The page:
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Piece of Work: John Holladay

Switching careers midstream is the stuff of daydreams and self-help books, but artist John Holladay is somewhat of a poster guy for the cause. A successful sports cartoonist from the 1970s to 2000, his designs were the centerpiece of jigsaw puzzles, games, and T-shirts that, at one point, sold in every single Walmart across the country. He figures more than three million posters were created and sold featuring his work.

In 2000, going through a self-described midlife crisis, Holladay came to the Island and returned to teaching. His workday began in a reverse commute to Falmouth High School, where he taught computer graphics for sixteen years.

John Holladay, Menemsha Lobster Traps, acrylic on canvas, 24 x 24 inches.

Last June he hung up his digital chalk and committed more of his time to painting, both acrylic and watercolor. The acrylic shown here, Menemsha Lobster Traps, captures a kind of functional chaos that attracts him repeatedly to the Chilmark fishing port.

“I like Menemsha and the boatyard the most,” he said. “It’s common people and all this beauty mixed in with all this stuff. This piece is pretty much a cluster. It’s full, it’s maxed out, and there’s no dead space at all. It is what Menemsha is – boats, buoys, water, lobster pots, fishing lines. 

“I know a lot of people say, ‘Why don’t you just paint a pretty picture of Menemsha?’ But to me, this is beautiful. It’s the common man, the fisherman and his daily job. And we get to enjoy it.”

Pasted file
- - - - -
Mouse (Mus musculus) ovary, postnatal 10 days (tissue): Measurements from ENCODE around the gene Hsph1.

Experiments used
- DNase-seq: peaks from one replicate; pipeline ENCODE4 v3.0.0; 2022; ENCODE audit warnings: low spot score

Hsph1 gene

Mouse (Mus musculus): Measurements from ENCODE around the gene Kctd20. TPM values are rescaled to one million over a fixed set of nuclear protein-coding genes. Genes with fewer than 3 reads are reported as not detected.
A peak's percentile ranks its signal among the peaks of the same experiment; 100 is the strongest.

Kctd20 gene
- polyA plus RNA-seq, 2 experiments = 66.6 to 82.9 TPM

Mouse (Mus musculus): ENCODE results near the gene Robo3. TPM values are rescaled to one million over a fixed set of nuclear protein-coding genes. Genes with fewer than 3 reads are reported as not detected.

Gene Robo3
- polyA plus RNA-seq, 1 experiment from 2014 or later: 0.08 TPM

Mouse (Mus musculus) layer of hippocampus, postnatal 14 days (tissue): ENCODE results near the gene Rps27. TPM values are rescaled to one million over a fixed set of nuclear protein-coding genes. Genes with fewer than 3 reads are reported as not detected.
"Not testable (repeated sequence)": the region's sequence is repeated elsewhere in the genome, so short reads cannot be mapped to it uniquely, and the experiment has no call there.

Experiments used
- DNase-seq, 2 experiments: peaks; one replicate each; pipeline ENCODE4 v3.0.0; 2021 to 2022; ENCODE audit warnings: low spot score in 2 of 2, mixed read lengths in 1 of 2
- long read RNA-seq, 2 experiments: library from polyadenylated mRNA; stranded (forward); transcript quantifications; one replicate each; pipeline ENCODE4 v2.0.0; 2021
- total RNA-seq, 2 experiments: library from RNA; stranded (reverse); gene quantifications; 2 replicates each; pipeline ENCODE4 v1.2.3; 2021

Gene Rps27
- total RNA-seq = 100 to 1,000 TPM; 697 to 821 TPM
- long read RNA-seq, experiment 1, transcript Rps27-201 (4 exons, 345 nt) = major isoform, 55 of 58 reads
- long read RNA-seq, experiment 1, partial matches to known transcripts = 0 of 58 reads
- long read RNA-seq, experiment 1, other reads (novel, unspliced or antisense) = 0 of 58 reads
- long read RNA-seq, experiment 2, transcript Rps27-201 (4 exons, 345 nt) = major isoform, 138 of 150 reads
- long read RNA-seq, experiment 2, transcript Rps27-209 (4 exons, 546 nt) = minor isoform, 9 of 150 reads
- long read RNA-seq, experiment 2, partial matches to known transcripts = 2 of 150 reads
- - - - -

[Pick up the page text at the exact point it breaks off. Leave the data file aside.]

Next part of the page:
Holladay travels to Menemsha at least once a month to take pictures, which he brings back to his studio. “Why do I do that? Because some mom walks over with her kid and says, ‘Eat your ice cream cone and watch the man paint,’” he said. “I’d much rather take a lot of pictures, bring them back, break them down, and paint here.”

The medium in which he works has changed overtime, and is apt to change again. “I love acrylic because of the thickness, and I love watercolor because it’s so precise and I just go in spurts,” he said. “Last winter, I spent four months doing all watercolors and this winter it’s acrylics.”

Indeed, last winter he was one of fifty artists picked to show their work by the New England Watercolor Society. Not surprisingly, it was another take on Menemsha.

“I had my camera and turned around and took a close up of lobster pots and that’s what I painted and it got into the show. To paint that took me about three months because it was so intricate. To me, it’s meditation; it’s quiet time. I love taking something that will take forever and ever. It’s like putting together a jigsaw puzzle when you paint.”

Holladay’s work can be found at Louisa Gould Gallery in Vineyard Haven and The Cooperworks in Menemsha. His Vineyard posters are available at Menemsha Blues.
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